By Alana Abramson
Updated: January 30, 2018 9:19 PM ET

President Donald Trump is delivering his first State of the Union address Tuesday night, capping off what has been a rather tumultuous first year in office.

Trump’s speech is not expected to mention any of the most controversial topics shrouding his administration, like the special investigation into Russian interference in the 2016 election, the most recent government shutdown, and his alleged comments in about “shithole countries.” Instead, White House officials say, the President, should he stick to the script, will focus on a message of inclusivity, highlighting both his policy victories of the past year and priorities for the coming one.

“You can expect the President will be speaking from the heart,” a senior administration official told reporters in a briefing last Friday. “It will be a speech that resonates with our American values, and unites us with patriotism, and also unites us with the greatly expanded opportunities that is lifting up all Americans.”

There are five major issues Trump is expected to address in his speech: infrastructure reform — where he will lay out his $1 trillion reform plan, his immigration proposal the White House released last week; trade — where he will continue to stress the need for fair agreements, rebuilding the U.S. military and continuing counter-terrorism efforts; national security — where he will talk about strength of the military and counter-terrorism efforts, as well as the looming threat of North Korea and its continuous development to build up nuclear weaponry; and the economy, where he will highlight the booming stock market and argue for the benefits that will come with the new tax law.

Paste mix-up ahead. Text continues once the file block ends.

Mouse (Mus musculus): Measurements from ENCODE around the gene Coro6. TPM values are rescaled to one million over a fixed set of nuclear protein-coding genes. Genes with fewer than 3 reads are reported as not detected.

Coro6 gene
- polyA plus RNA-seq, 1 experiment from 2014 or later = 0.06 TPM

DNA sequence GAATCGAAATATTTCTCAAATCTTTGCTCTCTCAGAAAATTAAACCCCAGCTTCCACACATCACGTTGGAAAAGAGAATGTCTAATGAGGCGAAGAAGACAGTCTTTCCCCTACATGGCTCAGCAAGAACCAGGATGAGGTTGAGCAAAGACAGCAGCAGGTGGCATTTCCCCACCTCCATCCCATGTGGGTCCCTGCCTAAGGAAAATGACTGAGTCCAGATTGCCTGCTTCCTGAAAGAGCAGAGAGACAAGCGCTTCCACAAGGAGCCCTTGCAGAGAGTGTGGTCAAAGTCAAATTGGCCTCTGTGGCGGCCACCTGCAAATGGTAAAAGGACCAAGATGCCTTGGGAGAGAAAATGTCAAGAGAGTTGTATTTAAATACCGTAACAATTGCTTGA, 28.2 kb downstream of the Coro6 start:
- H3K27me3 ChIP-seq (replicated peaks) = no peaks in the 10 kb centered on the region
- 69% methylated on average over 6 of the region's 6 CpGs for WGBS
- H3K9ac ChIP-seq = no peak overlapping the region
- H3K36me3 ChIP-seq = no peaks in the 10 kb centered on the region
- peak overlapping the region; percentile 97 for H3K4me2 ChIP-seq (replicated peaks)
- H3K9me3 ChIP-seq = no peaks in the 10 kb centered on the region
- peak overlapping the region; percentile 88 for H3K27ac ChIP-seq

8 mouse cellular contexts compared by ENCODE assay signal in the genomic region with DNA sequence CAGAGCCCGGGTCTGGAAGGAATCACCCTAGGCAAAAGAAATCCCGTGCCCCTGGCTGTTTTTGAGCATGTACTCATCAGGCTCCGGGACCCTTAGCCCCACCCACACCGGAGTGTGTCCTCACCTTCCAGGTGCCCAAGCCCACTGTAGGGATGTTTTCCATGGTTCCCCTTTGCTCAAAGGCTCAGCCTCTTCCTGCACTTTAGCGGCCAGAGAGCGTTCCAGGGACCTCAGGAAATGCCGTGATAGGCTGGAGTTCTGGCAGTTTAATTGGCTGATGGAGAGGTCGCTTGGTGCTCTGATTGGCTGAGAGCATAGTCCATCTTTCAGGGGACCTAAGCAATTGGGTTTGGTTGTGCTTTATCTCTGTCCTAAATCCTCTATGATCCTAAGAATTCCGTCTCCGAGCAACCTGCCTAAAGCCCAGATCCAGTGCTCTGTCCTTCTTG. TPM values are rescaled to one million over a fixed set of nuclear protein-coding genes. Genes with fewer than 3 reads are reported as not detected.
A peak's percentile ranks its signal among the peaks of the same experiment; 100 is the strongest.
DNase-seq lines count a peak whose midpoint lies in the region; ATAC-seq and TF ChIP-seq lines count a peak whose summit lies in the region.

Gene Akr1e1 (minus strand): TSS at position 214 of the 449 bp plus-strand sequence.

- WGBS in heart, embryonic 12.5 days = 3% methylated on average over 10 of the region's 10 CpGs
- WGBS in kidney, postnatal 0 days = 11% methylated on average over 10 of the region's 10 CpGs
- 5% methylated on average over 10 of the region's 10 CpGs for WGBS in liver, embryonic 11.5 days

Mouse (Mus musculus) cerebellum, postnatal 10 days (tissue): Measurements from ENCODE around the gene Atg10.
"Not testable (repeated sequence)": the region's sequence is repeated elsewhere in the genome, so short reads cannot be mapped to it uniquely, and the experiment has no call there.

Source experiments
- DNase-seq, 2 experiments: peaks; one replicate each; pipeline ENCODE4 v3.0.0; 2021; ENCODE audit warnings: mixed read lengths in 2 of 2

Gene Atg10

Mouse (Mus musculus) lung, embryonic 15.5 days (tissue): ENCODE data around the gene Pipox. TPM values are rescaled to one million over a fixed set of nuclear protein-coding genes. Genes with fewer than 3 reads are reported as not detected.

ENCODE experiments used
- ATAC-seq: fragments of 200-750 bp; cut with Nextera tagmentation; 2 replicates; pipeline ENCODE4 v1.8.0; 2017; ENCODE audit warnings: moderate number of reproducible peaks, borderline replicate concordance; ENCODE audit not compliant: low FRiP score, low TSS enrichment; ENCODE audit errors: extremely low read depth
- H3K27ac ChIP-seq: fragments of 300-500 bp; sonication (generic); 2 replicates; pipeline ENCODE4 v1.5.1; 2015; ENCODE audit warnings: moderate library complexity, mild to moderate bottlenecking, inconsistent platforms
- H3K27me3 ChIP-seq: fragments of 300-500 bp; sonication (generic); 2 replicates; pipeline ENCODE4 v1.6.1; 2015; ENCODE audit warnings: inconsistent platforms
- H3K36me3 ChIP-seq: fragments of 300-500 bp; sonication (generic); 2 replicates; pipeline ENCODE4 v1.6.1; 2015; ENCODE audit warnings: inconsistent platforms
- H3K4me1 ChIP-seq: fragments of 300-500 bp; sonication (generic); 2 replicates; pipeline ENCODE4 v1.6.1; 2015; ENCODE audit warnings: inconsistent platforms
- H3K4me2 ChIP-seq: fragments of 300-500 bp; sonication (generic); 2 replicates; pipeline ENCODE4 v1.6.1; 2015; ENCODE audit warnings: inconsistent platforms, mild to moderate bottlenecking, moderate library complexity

“If last year was described as ‘optimistic,’ I think this speech is also optimistic, but it’s also very unifying, in the sense that it is unifying around the greater opportunities for all Americans, as a result of the last year’s job growth and success in the economy,” said the White House official.

But the speech’s delivery comes in a Congressional environment that is anything but unified and bipartisan. At least 11 Democratic lawmakers have announced they will forego the address, many citing what they deemed the divisive and racist rhetoric of the administration. Supreme Court Justice Ruth Bader Ginsburg, with whom Trump sparred in 2016, is also opting out of attending; she has a speaking engagement in Rhode Island.

And the speech is coming just more than a week after the government partially shut down because the two parties were unable to reach a long-term solution for the recipients of the Deferred Action for Childhood Arrivals Program (DACA), as part of a funding agreement. (Several Democrats who are attending are bringing DACA recipients as their guests). And another potential showdown is looming — the bill Congress passed to re-open the government only runs through February 8.

 

Write to Alana Abramson at Alana.Abramson@time.com.

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